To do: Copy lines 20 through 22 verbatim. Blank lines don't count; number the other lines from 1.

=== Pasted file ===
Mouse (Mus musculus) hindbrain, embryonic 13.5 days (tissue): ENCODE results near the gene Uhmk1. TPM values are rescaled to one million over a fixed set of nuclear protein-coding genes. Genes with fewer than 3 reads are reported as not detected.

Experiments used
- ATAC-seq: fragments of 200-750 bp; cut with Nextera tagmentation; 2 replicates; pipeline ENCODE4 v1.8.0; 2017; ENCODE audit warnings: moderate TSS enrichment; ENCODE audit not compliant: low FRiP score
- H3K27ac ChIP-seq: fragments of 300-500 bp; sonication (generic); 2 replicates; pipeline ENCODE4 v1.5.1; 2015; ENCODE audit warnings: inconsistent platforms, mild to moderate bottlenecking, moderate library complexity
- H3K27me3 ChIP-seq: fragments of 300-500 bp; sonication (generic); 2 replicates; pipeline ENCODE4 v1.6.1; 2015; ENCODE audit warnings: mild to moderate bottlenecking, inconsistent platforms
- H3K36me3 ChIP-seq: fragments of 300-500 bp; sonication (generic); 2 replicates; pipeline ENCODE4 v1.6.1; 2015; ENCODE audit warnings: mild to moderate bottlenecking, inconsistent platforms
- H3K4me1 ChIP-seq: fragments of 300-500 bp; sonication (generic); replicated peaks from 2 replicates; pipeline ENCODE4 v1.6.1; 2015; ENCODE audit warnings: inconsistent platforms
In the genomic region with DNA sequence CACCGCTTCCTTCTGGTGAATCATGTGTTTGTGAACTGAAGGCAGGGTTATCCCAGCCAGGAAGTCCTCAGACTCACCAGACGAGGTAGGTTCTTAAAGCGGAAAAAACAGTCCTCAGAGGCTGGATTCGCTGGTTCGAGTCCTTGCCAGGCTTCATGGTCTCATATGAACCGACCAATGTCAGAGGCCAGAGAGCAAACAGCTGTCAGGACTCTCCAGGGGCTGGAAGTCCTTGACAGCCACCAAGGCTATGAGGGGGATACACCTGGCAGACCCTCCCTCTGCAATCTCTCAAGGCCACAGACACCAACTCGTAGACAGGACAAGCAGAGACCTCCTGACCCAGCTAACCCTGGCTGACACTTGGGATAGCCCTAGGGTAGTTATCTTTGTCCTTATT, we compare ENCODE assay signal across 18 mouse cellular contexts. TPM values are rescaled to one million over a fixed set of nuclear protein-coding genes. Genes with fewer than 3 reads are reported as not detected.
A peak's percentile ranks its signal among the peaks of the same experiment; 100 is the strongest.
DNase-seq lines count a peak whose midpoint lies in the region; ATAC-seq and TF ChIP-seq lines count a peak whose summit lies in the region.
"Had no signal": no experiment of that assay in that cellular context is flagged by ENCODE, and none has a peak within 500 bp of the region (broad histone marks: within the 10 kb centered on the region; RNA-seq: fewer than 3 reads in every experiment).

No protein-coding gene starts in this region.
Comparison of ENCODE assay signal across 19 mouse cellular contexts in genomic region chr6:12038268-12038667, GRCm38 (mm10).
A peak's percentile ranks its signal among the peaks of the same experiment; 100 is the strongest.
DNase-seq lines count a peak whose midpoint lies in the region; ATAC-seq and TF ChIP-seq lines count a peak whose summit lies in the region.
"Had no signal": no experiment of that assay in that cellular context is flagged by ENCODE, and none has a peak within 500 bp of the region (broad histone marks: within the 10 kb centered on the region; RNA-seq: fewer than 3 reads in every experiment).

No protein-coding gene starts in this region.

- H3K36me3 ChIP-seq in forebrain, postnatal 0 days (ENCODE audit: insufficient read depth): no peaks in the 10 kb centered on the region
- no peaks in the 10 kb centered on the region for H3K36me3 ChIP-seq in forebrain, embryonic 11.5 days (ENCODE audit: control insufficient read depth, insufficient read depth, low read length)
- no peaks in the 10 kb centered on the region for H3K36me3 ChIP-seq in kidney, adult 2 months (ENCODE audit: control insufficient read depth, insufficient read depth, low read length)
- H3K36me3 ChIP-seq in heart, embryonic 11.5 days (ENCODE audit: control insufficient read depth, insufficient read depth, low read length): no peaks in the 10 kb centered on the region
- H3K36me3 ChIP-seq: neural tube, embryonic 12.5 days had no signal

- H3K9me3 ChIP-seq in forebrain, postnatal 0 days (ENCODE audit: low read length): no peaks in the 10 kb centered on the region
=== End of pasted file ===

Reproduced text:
- no peaks in the 10 kb centered on the region for H3K36me3 ChIP-seq in kidney, adult 2 months (ENCODE audit: control insufficient read depth, insufficient read depth, low read length)
- H3K36me3 ChIP-seq in heart, embryonic 11.5 days (ENCODE audit: control insufficient read depth, insufficient read depth, low read length): no peaks in the 10 kb centered on the region
- H3K36me3 ChIP-seq: neural tube, embryonic 12.5 days had no signal